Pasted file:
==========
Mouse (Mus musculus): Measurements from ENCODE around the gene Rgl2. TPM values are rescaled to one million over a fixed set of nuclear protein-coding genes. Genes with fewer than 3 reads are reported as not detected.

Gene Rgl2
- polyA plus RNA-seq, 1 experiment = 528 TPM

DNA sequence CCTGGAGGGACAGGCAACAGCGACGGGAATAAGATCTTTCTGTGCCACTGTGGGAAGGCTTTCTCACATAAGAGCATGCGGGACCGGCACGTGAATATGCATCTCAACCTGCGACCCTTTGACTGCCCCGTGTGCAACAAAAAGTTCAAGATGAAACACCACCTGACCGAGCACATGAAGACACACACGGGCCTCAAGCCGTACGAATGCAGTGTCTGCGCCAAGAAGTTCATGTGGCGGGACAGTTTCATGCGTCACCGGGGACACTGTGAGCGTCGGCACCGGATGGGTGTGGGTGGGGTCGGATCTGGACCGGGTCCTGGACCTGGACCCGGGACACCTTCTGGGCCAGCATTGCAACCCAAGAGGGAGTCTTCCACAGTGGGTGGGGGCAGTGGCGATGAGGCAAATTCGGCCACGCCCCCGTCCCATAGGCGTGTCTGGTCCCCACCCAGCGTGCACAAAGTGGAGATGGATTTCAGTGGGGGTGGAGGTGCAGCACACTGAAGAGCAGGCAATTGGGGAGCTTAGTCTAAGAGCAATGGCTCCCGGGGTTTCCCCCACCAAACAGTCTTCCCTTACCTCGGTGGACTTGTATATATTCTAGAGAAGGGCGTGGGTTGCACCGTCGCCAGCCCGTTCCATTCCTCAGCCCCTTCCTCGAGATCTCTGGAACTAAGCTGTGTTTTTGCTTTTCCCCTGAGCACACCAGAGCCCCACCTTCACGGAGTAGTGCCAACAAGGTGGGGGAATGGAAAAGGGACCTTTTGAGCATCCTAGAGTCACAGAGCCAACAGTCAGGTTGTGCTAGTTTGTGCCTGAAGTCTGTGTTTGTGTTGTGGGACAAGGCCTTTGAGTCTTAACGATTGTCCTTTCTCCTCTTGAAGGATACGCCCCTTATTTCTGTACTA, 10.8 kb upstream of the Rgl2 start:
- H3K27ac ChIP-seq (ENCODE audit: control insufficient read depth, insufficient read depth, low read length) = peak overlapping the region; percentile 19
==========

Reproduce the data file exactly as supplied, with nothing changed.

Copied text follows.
Mouse (Mus musculus): Measurements from ENCODE around the gene Rgl2. TPM values are rescaled to one million over a fixed set of nuclear protein-coding genes. Genes with fewer than 3 reads are reported as not detected.

Gene Rgl2
- polyA plus RNA-seq, 1 experiment = 528 TPM

DNA sequence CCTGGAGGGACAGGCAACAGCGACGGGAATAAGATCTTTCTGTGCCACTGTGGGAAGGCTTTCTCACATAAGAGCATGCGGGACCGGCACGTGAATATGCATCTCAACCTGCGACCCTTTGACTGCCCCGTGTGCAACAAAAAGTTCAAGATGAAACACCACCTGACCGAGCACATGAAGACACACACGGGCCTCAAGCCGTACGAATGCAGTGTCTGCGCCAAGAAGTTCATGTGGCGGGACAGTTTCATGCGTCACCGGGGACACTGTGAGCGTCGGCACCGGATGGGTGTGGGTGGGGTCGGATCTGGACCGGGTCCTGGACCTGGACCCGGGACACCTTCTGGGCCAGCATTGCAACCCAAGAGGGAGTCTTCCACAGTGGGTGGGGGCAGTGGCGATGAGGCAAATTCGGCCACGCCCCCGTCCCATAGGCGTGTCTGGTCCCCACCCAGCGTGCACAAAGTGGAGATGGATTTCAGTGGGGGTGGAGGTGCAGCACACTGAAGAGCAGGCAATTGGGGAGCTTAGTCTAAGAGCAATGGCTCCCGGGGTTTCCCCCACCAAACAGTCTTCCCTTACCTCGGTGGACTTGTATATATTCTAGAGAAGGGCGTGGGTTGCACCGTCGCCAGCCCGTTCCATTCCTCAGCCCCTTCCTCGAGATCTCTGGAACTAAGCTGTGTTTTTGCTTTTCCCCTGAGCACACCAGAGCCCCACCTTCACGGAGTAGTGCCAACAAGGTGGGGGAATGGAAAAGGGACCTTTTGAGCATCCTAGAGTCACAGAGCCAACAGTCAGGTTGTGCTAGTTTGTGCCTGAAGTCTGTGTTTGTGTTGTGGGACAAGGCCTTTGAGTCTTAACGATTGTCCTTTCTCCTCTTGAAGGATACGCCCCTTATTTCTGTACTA, 10.8 kb upstream of the Rgl2 start:
- H3K27ac ChIP-seq (ENCODE audit: control insufficient read depth, insufficient read depth, low read length) = peak overlapping the region; percentile 19